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DHS Science and Technology Directorate developing algorithms to identify child exploitation victims


The Science and Technology Directorate (S&T) of the Department of Homeland Security (DHS) has initiated a project to design, develop, test, and integrate new face detection and recognition algorithms for use in identifying victims of child pornography circulating on the dark web.

The project is called Child Exploitation Image Analytics (CHEXIA), and it is intended to automate the work of forensic analysts, as part of a collaboration between DHS S&T and the Cyber Crimes Center (C3) Child Exploitation Investigations Unit of DHS Homeland Security Investigations.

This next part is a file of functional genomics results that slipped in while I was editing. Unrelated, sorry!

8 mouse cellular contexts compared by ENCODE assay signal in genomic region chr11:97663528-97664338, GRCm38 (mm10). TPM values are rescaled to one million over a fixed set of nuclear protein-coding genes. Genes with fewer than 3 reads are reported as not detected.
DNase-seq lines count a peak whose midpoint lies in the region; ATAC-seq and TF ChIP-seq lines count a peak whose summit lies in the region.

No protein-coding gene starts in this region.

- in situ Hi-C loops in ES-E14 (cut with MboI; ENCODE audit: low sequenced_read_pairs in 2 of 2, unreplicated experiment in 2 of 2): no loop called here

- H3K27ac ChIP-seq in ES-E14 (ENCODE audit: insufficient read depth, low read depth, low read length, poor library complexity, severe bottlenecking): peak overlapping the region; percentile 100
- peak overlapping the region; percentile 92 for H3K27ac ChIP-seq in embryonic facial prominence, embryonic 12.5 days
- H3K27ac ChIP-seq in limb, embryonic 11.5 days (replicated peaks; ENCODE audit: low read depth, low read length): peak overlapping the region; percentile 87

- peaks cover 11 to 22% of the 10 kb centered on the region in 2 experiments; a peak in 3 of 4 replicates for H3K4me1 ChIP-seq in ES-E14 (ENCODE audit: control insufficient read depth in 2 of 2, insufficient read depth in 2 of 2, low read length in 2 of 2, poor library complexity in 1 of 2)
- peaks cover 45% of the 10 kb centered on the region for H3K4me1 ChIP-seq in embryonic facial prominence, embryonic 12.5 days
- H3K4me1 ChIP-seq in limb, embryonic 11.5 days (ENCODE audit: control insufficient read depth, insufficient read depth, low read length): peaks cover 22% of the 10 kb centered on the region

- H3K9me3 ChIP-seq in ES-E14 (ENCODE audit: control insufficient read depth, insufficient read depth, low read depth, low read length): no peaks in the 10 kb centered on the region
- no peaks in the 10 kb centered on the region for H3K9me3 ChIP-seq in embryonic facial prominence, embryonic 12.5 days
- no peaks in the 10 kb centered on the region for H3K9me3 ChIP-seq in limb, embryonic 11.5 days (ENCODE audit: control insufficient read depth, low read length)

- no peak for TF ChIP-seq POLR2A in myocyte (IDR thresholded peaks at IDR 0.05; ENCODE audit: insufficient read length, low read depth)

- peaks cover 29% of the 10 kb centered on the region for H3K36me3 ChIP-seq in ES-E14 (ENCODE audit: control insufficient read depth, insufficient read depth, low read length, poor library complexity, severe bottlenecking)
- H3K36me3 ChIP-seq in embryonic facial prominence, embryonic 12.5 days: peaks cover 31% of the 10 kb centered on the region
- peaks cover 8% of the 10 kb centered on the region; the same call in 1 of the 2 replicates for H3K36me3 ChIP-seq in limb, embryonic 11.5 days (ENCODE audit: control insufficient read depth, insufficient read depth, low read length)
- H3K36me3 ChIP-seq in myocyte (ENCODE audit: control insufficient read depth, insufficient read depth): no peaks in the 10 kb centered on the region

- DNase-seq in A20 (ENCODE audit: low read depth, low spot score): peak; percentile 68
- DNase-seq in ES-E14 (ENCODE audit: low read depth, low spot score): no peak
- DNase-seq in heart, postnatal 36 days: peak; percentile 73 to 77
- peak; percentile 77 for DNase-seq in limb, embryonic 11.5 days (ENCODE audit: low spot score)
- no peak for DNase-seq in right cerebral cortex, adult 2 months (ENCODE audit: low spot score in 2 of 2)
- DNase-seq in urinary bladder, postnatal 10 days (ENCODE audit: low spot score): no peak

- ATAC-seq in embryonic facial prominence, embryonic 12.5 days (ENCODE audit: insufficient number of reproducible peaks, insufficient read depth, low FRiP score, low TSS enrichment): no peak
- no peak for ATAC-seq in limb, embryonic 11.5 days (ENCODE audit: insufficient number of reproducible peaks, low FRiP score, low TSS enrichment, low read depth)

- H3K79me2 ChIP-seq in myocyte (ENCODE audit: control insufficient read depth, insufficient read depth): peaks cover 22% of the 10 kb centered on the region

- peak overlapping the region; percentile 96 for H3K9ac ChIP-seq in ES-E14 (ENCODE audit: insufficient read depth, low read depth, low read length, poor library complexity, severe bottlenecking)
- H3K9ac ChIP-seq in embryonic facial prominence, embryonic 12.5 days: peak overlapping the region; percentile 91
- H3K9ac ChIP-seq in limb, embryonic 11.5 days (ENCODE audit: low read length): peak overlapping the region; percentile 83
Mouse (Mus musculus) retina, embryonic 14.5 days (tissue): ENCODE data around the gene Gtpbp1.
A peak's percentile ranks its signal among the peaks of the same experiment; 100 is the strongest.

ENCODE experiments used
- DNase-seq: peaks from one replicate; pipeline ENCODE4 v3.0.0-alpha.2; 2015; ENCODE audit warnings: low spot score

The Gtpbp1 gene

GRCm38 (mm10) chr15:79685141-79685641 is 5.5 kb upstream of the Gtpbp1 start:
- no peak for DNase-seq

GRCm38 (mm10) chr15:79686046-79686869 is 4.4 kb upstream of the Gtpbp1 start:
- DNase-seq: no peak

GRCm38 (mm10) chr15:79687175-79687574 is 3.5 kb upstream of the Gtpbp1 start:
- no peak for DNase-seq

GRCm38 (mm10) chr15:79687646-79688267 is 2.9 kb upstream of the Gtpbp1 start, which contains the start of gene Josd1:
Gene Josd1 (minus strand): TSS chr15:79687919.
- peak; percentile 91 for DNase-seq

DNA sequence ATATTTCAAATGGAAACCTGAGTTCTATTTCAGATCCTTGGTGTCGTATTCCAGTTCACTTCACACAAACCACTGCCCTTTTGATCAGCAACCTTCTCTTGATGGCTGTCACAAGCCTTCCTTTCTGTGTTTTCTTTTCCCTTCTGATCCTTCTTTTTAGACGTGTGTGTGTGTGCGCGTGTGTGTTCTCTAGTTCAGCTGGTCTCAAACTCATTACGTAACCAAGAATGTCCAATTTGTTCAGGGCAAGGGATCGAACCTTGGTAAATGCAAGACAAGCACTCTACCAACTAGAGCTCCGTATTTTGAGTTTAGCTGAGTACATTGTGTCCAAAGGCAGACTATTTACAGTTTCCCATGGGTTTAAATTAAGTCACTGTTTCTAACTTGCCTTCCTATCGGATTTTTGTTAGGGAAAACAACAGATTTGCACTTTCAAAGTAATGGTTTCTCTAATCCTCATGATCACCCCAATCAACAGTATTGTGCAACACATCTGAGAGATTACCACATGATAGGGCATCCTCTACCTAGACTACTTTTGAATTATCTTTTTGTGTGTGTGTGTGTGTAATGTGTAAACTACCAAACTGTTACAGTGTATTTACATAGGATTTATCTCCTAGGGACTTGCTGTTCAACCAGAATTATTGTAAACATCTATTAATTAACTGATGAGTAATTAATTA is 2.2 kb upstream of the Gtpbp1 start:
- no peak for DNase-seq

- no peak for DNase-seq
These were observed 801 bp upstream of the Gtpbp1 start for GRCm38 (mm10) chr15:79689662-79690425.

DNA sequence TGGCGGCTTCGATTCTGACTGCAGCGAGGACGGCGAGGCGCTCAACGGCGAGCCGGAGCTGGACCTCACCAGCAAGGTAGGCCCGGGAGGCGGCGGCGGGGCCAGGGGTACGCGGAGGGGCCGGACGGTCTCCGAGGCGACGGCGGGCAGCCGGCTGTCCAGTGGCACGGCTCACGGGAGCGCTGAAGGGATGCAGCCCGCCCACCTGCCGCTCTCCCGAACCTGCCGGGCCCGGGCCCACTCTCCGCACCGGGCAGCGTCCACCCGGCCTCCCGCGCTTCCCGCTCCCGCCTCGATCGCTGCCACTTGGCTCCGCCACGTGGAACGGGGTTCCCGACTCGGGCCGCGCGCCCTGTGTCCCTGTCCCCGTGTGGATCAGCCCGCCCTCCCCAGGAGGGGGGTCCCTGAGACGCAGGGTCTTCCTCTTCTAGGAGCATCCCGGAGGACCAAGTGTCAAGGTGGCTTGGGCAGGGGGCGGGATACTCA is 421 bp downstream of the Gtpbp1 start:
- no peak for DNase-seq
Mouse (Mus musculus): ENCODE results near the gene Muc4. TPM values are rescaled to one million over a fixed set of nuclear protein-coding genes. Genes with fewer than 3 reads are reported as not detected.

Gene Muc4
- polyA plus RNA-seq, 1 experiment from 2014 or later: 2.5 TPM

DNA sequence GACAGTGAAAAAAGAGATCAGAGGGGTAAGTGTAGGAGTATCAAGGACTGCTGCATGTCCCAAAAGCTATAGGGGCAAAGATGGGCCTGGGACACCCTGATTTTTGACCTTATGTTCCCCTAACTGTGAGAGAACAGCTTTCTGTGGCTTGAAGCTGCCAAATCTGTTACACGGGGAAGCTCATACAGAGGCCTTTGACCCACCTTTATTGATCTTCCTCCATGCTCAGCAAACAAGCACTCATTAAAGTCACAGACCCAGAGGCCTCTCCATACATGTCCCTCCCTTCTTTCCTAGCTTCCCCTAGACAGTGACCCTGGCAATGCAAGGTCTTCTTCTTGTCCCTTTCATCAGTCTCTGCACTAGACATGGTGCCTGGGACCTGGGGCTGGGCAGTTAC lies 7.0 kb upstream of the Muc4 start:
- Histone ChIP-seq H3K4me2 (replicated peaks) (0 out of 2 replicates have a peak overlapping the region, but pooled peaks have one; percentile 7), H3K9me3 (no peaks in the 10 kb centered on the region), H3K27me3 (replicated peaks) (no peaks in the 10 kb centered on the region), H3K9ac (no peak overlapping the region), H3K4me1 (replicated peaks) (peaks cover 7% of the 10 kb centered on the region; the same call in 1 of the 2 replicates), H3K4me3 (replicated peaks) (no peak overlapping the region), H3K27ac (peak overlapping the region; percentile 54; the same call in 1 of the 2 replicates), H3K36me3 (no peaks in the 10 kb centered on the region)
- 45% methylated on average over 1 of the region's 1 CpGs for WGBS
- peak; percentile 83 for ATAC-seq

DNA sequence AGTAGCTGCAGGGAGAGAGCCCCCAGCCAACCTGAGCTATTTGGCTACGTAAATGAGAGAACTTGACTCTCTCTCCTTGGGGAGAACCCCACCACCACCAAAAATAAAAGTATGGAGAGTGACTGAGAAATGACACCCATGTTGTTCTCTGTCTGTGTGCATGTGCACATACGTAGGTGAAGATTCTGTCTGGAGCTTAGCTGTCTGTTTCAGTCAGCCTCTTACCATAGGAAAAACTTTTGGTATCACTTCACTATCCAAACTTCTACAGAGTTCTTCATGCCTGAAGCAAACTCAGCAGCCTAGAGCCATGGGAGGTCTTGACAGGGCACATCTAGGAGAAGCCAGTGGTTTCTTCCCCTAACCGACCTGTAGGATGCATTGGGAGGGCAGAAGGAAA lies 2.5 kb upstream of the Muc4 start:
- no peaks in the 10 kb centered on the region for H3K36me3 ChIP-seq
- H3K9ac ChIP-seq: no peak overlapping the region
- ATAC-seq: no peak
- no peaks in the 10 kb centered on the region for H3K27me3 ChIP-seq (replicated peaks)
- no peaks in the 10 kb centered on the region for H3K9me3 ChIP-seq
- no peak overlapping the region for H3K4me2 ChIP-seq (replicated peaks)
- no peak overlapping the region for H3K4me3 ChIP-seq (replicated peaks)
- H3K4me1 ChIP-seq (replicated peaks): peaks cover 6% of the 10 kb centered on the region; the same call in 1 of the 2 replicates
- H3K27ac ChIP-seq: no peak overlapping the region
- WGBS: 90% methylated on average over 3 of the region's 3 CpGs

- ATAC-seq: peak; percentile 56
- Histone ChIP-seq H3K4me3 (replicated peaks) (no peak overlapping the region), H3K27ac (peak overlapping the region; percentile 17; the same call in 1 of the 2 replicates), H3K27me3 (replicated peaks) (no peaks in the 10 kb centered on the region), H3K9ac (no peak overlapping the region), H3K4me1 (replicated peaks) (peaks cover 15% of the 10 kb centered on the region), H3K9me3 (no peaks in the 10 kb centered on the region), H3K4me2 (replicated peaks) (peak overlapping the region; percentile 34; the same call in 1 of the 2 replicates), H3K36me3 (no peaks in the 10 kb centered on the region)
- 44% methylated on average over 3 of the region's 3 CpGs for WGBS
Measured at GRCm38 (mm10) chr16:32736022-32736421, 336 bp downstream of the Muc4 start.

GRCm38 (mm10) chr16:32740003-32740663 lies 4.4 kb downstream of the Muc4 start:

There are over 300 active darknet boards with over 500,000 members dedicated to child exploitation at any given time, according to the announcement, and S&T Program Manager Patricia Wolfhope says the number of reports received by the National Center for Missing and Exploited Children (NCMEC) cyber tip line has increased steadily each year.

“Locating the perpetrator and victim as quickly as possible is critical,” said Wolfhope. “As it is estimated by the Centers for Disease Control that approximately one in six boys and one in four girls are sexually abused before the age of 18.”

CHEXIA consists of an evaluation of facial recognition algorithms, performed by NIST as an industry challenge, and the integration of the algorithms into media forensics platforms. The Janus algorithms developed by the Intelligence Advanced Research Projects Agency (IARPA) are providing the best results against the data set so far. An API to ensure interoperability is in development.

DHS says S&T will also apply the social sciences to the problem this year. The CHEXIA program is expected to be completed in December, 2018.

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